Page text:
In addition to the measurable facts of a project (work volume, meeting time, deadline, etc.), freelance pricing requires accounting for highly individual items that can’t be defined in hours or put into a spreadsheet—but will have an impact on how much you charge: [Read more…]
Wanted to do a quick video followup on a post earlier this week that talked about how you shouldn’t assume a smaller company within a given industry is going to command a lower price than a larger company in that same industry.
The reason I bring this up is that I do believe you should price your services differently based on different industries. As an example, a few weeks ago I was at a networking meeting with a group of other small business owners, and the featured presenter was the former CEO of a large industrial metals company. They produced everything from automotive steel to aerospace materials to fine-grade machine tools. His comment was that they priced differently by sector, region, and country, and they would have been foolish to do otherwise. [Read more…]
Update: The Kindle Countdown deal for The Science, Art and Voodoo of Freelance Pricing and Getting Paid is now closed. (Regular price is $3.99 on Kindle and $11.95 in paperback.)
To be alerted to the next Kindle deal, make sure to subscribe to Dr. Freelance in the sidebar!
This Dr. Freelance guide not only walks you through how to set rates for your freelance services, but offers plenty of strategic tips on persuasive estimating, client negotiations, raising your fees, and more.
I recently received a call from a marketing person who was eager for me to provide the content for a few of her clients’ websites. I knew about two minutes into the call that pricing was going to be an issue, when she spoke the classic phrase you’ll hear from many red-flag clients: “We have a small budget…”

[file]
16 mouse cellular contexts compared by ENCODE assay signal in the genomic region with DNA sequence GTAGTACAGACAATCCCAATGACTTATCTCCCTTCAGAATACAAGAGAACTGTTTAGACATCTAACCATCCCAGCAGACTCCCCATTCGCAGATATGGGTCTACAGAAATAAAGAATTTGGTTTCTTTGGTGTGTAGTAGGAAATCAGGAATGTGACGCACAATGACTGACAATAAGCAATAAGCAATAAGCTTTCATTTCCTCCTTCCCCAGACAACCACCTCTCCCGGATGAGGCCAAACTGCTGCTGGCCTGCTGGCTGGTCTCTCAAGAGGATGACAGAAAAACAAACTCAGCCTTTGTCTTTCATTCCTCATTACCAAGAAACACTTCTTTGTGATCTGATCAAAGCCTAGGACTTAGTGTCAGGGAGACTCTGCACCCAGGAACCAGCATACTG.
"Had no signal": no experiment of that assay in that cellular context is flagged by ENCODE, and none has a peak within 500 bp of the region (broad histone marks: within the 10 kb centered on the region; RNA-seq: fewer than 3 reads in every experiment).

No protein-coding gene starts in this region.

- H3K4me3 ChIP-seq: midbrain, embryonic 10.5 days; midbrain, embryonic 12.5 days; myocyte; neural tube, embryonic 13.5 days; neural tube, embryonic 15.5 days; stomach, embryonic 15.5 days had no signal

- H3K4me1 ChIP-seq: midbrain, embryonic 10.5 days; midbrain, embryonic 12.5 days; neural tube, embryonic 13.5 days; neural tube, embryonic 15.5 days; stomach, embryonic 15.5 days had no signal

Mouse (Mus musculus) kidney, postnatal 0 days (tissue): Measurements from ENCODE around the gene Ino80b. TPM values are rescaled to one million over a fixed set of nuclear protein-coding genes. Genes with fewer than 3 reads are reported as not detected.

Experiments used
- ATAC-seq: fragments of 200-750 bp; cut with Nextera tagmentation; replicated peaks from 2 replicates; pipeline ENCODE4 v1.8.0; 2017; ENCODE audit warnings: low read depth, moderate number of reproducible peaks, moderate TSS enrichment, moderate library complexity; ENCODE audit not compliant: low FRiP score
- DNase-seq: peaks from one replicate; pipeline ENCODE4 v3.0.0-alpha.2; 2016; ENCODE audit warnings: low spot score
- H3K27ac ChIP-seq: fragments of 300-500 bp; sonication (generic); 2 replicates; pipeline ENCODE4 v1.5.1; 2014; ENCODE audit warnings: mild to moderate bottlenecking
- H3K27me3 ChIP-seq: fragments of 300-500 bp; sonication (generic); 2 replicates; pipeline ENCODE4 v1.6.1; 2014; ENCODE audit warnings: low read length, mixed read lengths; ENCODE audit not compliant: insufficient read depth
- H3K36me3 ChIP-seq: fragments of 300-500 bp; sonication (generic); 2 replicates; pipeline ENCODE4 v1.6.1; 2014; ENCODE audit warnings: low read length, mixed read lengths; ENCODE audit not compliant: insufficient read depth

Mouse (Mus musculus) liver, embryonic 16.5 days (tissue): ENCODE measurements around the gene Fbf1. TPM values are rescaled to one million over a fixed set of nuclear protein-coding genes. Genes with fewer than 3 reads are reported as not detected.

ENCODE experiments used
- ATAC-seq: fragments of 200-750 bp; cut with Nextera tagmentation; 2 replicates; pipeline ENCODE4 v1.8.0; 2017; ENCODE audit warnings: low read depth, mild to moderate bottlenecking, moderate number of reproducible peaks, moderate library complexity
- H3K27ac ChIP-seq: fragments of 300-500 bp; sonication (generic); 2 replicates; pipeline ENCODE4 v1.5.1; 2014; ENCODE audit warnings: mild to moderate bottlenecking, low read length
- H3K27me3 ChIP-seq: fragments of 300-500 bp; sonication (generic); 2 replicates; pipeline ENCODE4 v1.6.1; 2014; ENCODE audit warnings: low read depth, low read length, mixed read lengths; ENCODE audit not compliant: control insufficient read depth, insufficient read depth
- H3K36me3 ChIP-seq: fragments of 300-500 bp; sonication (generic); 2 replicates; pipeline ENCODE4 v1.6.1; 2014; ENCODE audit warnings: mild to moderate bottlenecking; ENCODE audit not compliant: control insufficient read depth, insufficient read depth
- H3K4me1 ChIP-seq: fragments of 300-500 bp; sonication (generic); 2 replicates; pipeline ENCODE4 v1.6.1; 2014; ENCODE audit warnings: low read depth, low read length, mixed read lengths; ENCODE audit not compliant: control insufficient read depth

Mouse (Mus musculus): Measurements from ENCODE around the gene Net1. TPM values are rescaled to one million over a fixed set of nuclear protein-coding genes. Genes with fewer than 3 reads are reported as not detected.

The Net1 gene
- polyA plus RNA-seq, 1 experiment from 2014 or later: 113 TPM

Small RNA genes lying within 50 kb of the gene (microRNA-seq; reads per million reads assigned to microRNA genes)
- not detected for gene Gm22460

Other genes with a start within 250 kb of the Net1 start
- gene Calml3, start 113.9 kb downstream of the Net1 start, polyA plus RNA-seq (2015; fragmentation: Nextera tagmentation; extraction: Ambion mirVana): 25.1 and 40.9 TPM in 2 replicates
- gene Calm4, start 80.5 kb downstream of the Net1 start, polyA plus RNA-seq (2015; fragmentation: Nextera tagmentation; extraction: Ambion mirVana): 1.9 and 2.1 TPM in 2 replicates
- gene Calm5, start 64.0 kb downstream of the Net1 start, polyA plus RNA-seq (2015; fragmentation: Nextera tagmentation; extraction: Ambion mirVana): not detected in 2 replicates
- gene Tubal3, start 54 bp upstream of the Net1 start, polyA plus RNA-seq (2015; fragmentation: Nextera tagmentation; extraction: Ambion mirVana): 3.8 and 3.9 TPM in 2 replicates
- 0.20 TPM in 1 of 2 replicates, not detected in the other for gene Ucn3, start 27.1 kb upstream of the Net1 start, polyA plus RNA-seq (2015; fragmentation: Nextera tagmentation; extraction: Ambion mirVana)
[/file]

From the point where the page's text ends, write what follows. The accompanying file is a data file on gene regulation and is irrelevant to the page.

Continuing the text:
I didn’t want to be rude and cut her short, because that’s not the reputation I want to have in the business community. Anyone who calls me for writing or editing services needs to be treated with dignity and respect. I did, however, need to find a polite way to let her understand that I wasn’t going to be interested in having her as a client. [Read more…]
Busy day, so just enough time for a quick rant. I met with a colleague for coffee yesterday. She’s a lawyer by trade, with plenty of courtroom experience and a solid background in the technical aspects of writing, but happens to be new to the freelance writing and editing business. At one point she mentioned that she’s enrolled in an editing certificate program through a well-known university. And something her professor suggested about freelance pricing, well, let’s just say it qualified as academic malpractice. [Read more…]
As a thank you for all of the comments and social media shares for my post earlier this week, “Are your freelance writing rates too low?”, I’m running a Kindle Countdown deal on The Science, Art and Voodoo of Freelance Pricing and Getting Paid. This Dr. Freelance guide not only walks you through how to set rates for your freelance services, but offers plenty of strategic tips on when and how to raise your fees, persuasive estimating, handling no-pay/slow-pay clients, client negotiations, and more. [Read more…]